A tornado in Kentucky claimed the lives of two eternal lovebirds last week. Billy and Judy Miller of Muhlenberg County passed away while holding hands. There were 11 victims total in the area.
Family of the Miller’s tried to reach them after the tornado subsided but got no response. They only lived a few miles from their children and grandchildren. Sadly, the elderly couple had already passed in their home.
The tornado left their house in shambles. Family tried to search through the rubble for any mementos, but nearly everything had been destroyed or blown away. So far, the family has only found four photographs and Billy’s uniform jacket from the Marines. It was covered in mud but still served as a reminder of the sacrifice he had made for his country and his family. Their granddaughter, Serenity Miller, reminisced on how proud they both were of his jacket, according to the Daily Mail.
The community has been moved by Billy and Judy’s story and testament of love. A dry cleaner in a nearby town offered to clean the Marine uniform jacket for free. Nearby residents are searching for any photos that might have ended up around them after the storm.
Together ‘Til the End
Billy and Judy got married quickly in 1966 before Billy went to Vietnam. They were married for a total of 56 years. For their 50-year anniversary, they decided to renew their vows. They had the wedding of their dreams, with the added bonus of spending it with the family they had created.
Billy and Judy had highs and lows like any married couple, but their love and dedication to one another got them through everything. They had two children, Billy Miller Jr. and Heather Miller Brooks. They lost both children. Family says that the loss made their bond even deeper and unbreakable. Their granddaughter goes on to say, “Their love was so deep for each other, we knew they wouldn’t be able to survive without each other.”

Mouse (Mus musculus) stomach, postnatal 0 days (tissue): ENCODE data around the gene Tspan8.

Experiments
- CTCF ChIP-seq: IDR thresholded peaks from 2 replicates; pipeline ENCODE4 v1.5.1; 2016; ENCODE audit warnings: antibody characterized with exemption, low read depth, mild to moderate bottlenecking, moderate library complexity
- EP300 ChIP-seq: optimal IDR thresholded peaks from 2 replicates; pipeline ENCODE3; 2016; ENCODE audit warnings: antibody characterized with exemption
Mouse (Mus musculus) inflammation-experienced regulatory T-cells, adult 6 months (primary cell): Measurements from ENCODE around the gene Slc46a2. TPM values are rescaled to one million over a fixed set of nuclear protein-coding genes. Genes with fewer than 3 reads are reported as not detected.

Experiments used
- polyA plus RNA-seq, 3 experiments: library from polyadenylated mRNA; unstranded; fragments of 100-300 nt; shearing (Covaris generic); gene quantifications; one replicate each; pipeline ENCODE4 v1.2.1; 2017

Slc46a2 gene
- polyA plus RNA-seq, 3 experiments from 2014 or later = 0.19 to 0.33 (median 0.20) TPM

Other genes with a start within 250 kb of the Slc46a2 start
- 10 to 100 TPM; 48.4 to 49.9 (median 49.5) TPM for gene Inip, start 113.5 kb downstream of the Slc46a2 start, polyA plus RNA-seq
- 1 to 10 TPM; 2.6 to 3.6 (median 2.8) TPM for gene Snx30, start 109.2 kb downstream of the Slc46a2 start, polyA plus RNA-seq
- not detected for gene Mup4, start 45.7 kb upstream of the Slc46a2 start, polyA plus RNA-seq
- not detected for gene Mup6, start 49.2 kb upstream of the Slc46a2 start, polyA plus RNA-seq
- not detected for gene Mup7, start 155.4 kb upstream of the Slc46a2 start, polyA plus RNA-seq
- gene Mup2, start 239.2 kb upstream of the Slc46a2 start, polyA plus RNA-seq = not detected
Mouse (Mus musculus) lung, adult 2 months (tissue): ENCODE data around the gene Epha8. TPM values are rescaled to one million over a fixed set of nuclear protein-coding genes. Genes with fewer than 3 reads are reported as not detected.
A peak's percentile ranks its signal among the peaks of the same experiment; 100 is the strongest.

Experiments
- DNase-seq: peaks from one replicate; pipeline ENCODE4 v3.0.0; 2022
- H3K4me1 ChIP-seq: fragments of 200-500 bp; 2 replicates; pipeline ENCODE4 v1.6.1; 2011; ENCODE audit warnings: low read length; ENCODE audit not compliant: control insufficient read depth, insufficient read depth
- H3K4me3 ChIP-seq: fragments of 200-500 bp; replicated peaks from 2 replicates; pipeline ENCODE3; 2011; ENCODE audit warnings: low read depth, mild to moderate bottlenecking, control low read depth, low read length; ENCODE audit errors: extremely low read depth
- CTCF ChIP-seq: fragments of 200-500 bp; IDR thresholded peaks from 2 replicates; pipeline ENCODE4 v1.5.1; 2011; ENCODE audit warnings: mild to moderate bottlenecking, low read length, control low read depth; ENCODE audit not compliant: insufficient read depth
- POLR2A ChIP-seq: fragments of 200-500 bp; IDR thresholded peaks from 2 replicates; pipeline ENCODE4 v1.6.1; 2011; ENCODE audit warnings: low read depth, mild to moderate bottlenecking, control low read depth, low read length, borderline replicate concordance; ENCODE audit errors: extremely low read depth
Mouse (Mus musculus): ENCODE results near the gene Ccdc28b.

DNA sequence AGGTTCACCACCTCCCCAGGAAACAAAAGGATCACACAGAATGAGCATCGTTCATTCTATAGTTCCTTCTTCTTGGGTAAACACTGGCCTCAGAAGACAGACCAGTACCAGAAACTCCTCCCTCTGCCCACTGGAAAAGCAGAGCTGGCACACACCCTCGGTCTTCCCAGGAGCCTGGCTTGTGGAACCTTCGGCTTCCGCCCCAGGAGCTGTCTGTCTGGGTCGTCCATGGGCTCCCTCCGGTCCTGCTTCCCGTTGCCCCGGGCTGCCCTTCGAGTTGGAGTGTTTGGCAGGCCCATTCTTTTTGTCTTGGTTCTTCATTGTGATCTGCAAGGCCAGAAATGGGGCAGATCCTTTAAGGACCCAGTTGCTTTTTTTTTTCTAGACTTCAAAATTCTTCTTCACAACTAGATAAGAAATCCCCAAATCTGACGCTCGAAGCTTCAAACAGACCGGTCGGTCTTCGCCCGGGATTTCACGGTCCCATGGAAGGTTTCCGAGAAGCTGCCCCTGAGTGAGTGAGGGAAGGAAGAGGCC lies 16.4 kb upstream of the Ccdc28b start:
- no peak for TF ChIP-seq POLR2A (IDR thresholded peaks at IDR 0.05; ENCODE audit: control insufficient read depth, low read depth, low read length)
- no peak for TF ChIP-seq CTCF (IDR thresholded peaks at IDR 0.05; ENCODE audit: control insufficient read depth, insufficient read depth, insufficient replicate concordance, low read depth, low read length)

Vigil Held For Candle Factory Tornado Victims
A candle factory was collapsed during the devastating tornadoes that took place last week. There were over 100 employees in the factory during the tornado. Eight workers have been found dead.
Candle factory survivors joined together in a vigil for their fallen and missing co-workers. Scarlett Sears, a factory worker attending the vigil, said, “It’s great for the ones that made it but heartbreaking for everything else, Mayfield, MCP, all of it, heartbreaking.”
Employees were reportedly not allowed to leave the factory during the tornado. At first, they were not allowed to leave due to a company safety protocol. As conditions worsened, they were not allowed to leave unless they were okay with being fired.
The company has since denied those claims, but many employees are speaking out with similar experiences.